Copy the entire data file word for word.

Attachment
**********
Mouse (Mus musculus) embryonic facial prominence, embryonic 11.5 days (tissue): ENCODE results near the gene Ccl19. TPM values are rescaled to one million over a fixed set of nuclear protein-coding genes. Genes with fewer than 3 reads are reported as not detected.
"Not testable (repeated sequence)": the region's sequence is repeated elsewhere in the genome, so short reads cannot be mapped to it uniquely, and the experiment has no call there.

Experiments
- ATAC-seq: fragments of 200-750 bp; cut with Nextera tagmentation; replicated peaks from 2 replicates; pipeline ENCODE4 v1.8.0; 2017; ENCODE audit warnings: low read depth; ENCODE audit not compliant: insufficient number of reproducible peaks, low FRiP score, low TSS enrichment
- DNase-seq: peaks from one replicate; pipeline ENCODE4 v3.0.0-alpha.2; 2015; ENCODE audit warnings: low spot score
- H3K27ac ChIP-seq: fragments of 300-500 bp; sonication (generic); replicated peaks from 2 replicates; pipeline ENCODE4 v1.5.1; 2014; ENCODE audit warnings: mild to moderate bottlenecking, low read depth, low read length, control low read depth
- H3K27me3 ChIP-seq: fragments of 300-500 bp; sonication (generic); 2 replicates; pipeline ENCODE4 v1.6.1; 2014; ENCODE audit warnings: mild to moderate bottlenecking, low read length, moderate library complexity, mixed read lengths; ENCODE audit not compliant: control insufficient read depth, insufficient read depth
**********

Mouse (Mus musculus) embryonic facial prominence, embryonic 11.5 days (tissue): ENCODE results near the gene Ccl19. TPM values are rescaled to one million over a fixed set of nuclear protein-coding genes. Genes with fewer than 3 reads are reported as not detected.
"Not testable (repeated sequence)": the region's sequence is repeated elsewhere in the genome, so short reads cannot be mapped to it uniquely, and the experiment has no call there.

Experiments
- ATAC-seq: fragments of 200-750 bp; cut with Nextera tagmentation; replicated peaks from 2 replicates; pipeline ENCODE4 v1.8.0; 2017; ENCODE audit warnings: low read depth; ENCODE audit not compliant: insufficient number of reproducible peaks, low FRiP score, low TSS enrichment
- DNase-seq: peaks from one replicate; pipeline ENCODE4 v3.0.0-alpha.2; 2015; ENCODE audit warnings: low spot score
- H3K27ac ChIP-seq: fragments of 300-500 bp; sonication (generic); replicated peaks from 2 replicates; pipeline ENCODE4 v1.5.1; 2014; ENCODE audit warnings: mild to moderate bottlenecking, low read depth, low read length, control low read depth
- H3K27me3 ChIP-seq: fragments of 300-500 bp; sonication (generic); 2 replicates; pipeline ENCODE4 v1.6.1; 2014; ENCODE audit warnings: mild to moderate bottlenecking, low read length, moderate library complexity, mixed read lengths; ENCODE audit not compliant: control insufficient read depth, insufficient read depth